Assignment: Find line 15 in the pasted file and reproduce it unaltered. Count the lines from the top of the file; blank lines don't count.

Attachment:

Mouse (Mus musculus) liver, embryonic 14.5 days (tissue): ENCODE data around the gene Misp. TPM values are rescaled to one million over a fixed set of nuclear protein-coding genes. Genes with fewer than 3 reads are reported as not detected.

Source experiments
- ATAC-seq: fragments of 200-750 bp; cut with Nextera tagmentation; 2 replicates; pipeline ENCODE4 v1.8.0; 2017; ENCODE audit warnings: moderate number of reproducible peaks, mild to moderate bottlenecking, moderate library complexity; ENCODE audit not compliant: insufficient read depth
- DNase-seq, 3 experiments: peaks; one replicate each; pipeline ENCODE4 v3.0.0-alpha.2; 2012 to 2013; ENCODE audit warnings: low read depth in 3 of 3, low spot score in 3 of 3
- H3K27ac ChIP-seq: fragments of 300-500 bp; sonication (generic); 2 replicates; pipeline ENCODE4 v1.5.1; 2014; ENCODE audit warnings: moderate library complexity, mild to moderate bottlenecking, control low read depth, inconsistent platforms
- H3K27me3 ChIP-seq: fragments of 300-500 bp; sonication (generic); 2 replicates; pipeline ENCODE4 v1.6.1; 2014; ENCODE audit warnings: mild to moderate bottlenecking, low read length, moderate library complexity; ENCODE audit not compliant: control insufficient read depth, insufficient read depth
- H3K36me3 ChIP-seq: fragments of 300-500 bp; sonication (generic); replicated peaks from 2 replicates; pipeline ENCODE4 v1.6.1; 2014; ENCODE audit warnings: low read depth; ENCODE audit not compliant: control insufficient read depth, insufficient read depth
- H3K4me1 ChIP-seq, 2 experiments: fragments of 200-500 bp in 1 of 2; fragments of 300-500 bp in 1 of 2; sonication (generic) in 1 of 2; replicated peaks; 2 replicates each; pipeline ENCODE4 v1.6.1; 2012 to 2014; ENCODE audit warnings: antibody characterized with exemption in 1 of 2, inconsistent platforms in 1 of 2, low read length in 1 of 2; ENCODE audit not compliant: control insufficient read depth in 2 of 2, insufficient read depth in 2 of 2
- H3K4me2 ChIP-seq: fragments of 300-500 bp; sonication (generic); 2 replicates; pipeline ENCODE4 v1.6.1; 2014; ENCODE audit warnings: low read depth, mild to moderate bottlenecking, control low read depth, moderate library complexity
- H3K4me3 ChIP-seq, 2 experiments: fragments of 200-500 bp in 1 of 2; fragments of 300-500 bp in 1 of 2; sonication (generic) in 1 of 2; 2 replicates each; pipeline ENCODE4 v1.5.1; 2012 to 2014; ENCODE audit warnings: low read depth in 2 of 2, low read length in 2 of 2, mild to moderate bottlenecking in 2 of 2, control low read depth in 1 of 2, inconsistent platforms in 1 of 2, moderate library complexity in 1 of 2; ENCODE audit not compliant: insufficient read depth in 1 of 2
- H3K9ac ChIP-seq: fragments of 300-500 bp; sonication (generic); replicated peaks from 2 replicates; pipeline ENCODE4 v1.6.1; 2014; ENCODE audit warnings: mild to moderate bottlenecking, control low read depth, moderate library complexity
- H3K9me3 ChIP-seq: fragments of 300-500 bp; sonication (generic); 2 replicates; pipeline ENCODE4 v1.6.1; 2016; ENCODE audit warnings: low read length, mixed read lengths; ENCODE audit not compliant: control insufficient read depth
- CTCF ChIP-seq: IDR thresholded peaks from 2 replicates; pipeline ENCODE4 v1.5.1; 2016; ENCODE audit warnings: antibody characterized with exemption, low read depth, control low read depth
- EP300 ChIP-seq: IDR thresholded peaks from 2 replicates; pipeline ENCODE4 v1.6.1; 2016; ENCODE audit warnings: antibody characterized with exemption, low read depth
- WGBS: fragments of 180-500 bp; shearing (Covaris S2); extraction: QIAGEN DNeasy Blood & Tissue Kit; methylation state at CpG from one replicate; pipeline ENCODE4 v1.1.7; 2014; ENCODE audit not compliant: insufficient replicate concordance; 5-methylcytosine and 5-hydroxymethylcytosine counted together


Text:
- WGBS: fragments of 180-500 bp; shearing (Covaris S2); extraction: QIAGEN DNeasy Blood & Tissue Kit; methylation state at CpG from one replicate; pipeline ENCODE4 v1.1.7; 2014; ENCODE audit not compliant: insufficient replicate concordance; 5-methylcytosine and 5-hydroxymethylcytosine counted together